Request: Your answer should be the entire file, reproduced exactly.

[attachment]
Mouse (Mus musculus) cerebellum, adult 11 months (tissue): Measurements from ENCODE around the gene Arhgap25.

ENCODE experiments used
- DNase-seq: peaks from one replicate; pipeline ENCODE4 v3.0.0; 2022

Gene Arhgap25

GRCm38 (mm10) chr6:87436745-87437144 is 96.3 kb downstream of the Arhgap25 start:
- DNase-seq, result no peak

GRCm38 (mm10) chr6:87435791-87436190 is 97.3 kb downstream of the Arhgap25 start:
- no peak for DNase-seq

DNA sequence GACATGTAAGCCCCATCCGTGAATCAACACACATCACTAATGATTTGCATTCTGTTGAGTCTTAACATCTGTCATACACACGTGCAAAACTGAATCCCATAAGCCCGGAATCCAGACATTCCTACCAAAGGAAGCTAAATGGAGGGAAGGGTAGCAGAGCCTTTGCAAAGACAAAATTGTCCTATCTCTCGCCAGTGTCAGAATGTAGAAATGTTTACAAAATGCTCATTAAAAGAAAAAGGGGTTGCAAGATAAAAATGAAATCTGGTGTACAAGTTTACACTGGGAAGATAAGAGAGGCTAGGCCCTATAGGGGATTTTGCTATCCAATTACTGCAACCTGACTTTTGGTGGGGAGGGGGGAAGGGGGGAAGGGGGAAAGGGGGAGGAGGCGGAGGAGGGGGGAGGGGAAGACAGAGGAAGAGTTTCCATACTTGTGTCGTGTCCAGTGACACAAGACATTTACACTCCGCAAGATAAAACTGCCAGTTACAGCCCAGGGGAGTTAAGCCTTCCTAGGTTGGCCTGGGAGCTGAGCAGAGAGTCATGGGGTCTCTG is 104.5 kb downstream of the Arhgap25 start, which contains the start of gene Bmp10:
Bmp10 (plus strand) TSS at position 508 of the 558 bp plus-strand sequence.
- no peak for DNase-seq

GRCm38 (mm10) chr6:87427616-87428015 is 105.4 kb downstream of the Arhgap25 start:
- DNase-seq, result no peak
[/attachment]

Mouse (Mus musculus) cerebellum, adult 11 months (tissue): Measurements from ENCODE around the gene Arhgap25.

ENCODE experiments used
- DNase-seq: peaks from one replicate; pipeline ENCODE4 v3.0.0; 2022

Gene Arhgap25

GRCm38 (mm10) chr6:87436745-87437144 is 96.3 kb downstream of the Arhgap25 start:
- DNase-seq, result no peak

GRCm38 (mm10) chr6:87435791-87436190 is 97.3 kb downstream of the Arhgap25 start:
- no peak for DNase-seq

DNA sequence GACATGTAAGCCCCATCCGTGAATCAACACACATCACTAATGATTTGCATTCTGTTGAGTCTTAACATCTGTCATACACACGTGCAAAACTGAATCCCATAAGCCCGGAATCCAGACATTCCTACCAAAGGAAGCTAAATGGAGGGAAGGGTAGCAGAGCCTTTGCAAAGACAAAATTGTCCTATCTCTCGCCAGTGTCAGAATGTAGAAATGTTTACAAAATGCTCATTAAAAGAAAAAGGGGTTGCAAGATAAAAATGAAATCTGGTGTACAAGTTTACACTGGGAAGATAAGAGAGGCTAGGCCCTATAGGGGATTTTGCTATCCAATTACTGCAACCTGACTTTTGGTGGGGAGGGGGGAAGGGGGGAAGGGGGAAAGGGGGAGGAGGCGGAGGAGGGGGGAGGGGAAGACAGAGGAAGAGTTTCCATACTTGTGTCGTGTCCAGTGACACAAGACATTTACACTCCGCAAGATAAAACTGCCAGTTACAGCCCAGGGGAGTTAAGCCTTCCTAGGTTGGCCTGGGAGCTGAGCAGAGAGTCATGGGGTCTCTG is 104.5 kb downstream of the Arhgap25 start, which contains the start of gene Bmp10:
Bmp10 (plus strand) TSS at position 508 of the 558 bp plus-strand sequence.
- no peak for DNase-seq

GRCm38 (mm10) chr6:87427616-87428015 is 105.4 kb downstream of the Arhgap25 start:
- DNase-seq, result no peak